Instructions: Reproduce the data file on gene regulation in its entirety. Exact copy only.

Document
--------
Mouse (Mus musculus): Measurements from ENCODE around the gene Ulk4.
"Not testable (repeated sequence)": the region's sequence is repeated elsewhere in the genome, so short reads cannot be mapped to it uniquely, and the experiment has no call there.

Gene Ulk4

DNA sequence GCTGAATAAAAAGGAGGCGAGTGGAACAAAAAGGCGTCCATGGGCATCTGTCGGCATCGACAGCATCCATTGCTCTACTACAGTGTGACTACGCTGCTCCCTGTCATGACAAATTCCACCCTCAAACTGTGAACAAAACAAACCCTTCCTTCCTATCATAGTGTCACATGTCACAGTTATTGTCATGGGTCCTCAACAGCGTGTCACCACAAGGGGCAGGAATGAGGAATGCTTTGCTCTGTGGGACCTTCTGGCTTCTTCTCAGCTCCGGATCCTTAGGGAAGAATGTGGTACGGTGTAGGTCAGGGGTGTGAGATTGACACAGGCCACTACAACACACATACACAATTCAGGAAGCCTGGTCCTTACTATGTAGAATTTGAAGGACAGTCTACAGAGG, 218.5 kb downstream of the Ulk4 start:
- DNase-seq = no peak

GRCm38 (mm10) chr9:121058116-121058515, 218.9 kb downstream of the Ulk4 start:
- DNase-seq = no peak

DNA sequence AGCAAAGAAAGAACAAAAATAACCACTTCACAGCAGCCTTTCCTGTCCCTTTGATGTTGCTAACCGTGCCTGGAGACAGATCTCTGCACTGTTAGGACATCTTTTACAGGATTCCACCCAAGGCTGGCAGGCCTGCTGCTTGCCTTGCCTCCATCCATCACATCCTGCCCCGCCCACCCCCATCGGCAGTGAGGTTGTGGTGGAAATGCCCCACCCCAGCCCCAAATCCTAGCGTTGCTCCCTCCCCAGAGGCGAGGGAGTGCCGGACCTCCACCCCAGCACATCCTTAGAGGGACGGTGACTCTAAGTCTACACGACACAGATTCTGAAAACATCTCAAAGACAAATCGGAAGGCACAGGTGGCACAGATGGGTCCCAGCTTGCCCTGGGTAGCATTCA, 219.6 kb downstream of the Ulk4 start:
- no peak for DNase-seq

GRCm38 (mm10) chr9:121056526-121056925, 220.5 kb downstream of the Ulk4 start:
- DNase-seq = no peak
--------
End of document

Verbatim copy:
Mouse (Mus musculus): Measurements from ENCODE around the gene Ulk4.
"Not testable (repeated sequence)": the region's sequence is repeated elsewhere in the genome, so short reads cannot be mapped to it uniquely, and the experiment has no call there.

Gene Ulk4

DNA sequence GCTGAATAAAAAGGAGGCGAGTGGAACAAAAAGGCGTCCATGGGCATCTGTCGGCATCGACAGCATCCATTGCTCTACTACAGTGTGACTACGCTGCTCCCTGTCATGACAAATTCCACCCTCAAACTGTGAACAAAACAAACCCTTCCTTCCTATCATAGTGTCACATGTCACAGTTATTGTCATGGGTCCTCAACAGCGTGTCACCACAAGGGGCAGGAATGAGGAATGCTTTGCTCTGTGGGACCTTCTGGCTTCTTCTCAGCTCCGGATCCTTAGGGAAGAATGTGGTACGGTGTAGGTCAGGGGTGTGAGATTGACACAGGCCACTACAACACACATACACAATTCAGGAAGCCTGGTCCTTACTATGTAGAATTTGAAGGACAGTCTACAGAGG, 218.5 kb downstream of the Ulk4 start:
- DNase-seq = no peak

GRCm38 (mm10) chr9:121058116-121058515, 218.9 kb downstream of the Ulk4 start:
- DNase-seq = no peak

DNA sequence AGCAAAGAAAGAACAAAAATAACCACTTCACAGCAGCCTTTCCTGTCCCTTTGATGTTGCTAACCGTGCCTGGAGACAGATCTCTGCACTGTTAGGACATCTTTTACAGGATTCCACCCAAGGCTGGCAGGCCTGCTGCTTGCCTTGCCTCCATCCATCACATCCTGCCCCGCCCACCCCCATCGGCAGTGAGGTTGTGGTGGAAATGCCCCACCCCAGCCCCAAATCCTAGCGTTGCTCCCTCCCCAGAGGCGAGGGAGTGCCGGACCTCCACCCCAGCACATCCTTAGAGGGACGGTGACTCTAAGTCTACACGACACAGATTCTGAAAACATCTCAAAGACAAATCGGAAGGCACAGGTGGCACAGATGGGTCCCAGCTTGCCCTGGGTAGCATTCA, 219.6 kb downstream of the Ulk4 start:
- no peak for DNase-seq

GRCm38 (mm10) chr9:121056526-121056925, 220.5 kb downstream of the Ulk4 start:
- DNase-seq = no peak